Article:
I haven’t had the pleasure of watching this film until 2 years ago, and, frankly speaking, it was the most boring experience ever. I could not help but fast-foward through almost half of the 2-hour-and-half film without “getting” what message the legendary director was trying to convey. However, I did notice something strangely familiar: the monolith, that looks like an iPhone! (That’s not the point, I’m sure.)
▲Doesn’t this black monolith remind you of an iPhone?
It is not explained in the film how or why the monolith came to be. We only see its effect on human (ape) evolution, and the impact it has on civilization. Coming in contact with it, the prehistoric man is enlightened, and learns to defeat enemies, and hunt prey with tools.
Recently, Apple has resurrected the most famous computer in film history, HAL 9000, to assure consumers that the Macintosh won't let consumers down come the millennium.
"Dave, do you remember the year 2000 when computers began to misbehave?" asks the calm, collected voice of the computer. “I just wanted you to know, it really wasn't our fault…. When the new millennium arrived, we had no choice but to cause a global economic disruption.” “It was a bug, Dave, I feel much better admitting that now,” HAL says reassures soothingly.
“Only Macintosh was designed to function perfectly, saving billions of monetary units. You like your Macintosh better than me, don’t you, Dave?”
I must say, Apple really outdid itself again with the Mac VS PC analogy. Not only did it amplify its special features, it was done in a classy way.
While in the movie, HAL 9000 can deduce, converse and even plan murders, we were not able to invent something like that back in 2001. Computers weren’t even that popular back then. Now, besides from dialing, texting, and scheduling, iPhone’s Siri can only give us random, systematic answers at best.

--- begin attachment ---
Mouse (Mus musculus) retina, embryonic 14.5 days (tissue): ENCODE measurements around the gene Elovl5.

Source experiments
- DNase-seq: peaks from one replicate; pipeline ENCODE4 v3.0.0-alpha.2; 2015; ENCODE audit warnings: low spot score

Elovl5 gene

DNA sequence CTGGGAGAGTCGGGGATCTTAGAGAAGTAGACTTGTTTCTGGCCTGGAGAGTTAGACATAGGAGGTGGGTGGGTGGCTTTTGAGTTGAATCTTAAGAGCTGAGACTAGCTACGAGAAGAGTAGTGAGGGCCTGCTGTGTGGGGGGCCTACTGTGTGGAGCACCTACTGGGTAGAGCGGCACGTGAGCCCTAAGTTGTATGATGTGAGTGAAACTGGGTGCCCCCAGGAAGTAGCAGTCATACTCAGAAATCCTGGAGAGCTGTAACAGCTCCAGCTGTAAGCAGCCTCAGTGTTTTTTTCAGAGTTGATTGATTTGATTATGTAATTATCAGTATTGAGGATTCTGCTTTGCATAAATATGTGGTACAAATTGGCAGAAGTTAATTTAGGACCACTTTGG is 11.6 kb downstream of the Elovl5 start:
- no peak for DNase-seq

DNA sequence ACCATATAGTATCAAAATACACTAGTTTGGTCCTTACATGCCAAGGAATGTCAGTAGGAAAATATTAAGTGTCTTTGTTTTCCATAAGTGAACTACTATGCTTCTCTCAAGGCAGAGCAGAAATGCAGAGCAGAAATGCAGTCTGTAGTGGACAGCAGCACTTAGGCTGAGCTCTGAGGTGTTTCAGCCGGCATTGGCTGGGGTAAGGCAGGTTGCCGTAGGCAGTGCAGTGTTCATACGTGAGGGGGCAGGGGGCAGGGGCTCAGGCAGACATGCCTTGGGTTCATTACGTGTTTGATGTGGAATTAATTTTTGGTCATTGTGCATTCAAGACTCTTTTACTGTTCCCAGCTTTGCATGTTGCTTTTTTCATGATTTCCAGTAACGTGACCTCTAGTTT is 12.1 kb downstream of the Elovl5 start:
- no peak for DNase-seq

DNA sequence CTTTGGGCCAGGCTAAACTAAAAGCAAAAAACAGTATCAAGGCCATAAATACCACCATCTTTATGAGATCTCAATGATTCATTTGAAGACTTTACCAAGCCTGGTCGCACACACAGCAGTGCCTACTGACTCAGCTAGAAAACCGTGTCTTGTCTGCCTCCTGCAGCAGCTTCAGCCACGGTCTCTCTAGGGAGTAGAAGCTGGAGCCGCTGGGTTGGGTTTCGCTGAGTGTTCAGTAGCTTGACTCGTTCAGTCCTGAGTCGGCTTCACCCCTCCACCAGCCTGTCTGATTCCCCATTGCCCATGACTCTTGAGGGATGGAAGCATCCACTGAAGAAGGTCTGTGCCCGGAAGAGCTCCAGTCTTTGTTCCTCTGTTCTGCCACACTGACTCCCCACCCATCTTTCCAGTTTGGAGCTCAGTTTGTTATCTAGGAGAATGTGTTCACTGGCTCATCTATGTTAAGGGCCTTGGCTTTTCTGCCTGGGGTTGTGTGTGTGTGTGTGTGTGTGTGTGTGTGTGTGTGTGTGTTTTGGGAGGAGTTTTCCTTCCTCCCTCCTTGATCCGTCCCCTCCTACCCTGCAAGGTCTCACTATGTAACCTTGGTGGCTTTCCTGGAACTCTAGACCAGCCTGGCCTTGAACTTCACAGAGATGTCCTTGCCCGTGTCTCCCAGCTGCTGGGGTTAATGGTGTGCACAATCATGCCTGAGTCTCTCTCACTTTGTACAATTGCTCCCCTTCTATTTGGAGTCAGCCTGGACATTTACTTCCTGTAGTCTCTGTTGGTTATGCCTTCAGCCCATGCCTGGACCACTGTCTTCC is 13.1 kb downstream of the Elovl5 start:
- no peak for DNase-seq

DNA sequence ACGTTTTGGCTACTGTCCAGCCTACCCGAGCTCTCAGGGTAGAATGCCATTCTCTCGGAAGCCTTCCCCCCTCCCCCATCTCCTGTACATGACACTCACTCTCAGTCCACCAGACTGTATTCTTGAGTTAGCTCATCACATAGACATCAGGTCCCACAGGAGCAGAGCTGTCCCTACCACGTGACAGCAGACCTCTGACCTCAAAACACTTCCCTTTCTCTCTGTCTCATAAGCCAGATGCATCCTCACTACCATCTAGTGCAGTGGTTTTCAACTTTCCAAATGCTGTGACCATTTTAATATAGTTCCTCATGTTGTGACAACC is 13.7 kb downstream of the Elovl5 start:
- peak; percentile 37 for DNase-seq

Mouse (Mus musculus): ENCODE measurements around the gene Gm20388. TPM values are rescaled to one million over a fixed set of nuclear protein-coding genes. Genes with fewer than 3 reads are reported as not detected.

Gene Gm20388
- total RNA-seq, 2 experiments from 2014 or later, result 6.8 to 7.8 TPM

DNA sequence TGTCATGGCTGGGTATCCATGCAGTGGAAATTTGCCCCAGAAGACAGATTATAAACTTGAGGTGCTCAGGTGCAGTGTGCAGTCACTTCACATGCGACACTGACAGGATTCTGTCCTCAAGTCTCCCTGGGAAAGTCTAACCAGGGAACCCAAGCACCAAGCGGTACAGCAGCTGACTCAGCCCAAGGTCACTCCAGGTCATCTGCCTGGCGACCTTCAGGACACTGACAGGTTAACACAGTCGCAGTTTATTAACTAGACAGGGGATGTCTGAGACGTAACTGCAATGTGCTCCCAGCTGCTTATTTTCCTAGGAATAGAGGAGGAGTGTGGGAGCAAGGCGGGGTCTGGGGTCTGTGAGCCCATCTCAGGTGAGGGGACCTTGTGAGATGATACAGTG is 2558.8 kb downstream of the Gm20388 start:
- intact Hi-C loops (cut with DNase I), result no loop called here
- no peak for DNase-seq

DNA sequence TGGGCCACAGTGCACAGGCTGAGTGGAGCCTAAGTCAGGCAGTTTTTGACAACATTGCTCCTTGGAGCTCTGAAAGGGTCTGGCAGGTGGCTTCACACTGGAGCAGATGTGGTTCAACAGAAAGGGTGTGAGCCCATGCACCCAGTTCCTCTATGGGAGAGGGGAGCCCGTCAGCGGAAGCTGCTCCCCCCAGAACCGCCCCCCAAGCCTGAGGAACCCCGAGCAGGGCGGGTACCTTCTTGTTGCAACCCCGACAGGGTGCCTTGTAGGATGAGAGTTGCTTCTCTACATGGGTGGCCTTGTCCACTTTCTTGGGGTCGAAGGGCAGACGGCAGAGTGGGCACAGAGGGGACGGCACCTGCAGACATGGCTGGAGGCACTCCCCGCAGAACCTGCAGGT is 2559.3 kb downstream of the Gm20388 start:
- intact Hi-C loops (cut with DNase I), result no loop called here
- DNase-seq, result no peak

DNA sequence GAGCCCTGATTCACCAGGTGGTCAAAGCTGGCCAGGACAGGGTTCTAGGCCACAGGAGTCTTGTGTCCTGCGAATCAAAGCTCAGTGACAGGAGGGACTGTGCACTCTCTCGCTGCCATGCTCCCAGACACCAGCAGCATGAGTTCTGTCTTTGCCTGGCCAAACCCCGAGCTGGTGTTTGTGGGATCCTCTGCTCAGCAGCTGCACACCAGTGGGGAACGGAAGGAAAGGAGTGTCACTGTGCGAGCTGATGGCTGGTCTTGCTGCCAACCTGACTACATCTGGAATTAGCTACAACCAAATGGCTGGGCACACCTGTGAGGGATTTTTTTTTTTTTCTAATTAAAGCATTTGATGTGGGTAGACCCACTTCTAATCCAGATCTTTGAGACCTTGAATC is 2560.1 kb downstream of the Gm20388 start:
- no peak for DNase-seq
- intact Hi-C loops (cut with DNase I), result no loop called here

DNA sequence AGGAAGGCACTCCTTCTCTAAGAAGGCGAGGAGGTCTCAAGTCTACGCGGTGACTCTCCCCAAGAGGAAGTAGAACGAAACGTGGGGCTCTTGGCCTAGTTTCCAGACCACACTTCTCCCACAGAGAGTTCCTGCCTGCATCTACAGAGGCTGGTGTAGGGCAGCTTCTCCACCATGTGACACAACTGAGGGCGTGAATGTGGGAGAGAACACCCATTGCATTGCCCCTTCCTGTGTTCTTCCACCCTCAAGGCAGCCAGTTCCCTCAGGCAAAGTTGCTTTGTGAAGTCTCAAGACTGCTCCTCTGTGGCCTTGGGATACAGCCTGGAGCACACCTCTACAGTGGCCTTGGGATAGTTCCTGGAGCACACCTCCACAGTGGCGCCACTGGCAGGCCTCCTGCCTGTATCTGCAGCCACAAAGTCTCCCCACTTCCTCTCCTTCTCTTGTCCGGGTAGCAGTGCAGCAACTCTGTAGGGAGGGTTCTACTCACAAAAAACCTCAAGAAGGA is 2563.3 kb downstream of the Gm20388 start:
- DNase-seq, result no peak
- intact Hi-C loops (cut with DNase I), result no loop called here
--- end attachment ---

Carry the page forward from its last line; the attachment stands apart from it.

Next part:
Compared to HAL 9000, Siri is a much less advanced computer intelligence. Like trying to size up a drum stick with a lollipop, it makes no sense. Not to mention Siri hardly understands your orders correctly. Yet if you ever tried asking Siri to put on a song, or redial a call, the feeling is still sensational. Like me, I’m sure many can’t help exclaiming: “Look how far technology has come”!
My favorite “Zooey Asks Siri” commercial:
Kudos, to Apple: You’ve done it again! Video calls such as Facetime appears in the film twice: Once is when Dave receives a message from his parents, while traveling to Jupiter. Being a film based on scientific grounds, Dave replays a “message” that has been pre-recorded due to the time lapse between the 2 planets. The other times is when a scientist uses the phone booth to “send a video” back home for his daughter’s birthday that will take place the next day. In reality, Facetime allows us to do the exact same thing. It’s interesting to note that, that call was made for only 1.7 USD. If only!
▲The 1968 telecom scene accurately predicted Apple’s Facetime.
About the author
Internet Marketing Observer: Mika
Born in the 60s, and enrolled in the consumer marketing industry for over a decade.
Experienced Brand Strategic Planning, Product Innovation and all the way to Product Launching and Marketing.
Follows the status of traditional marketing as well as changes in Web2. 0 and Social Media.
Blog: jabamay. blogspot. com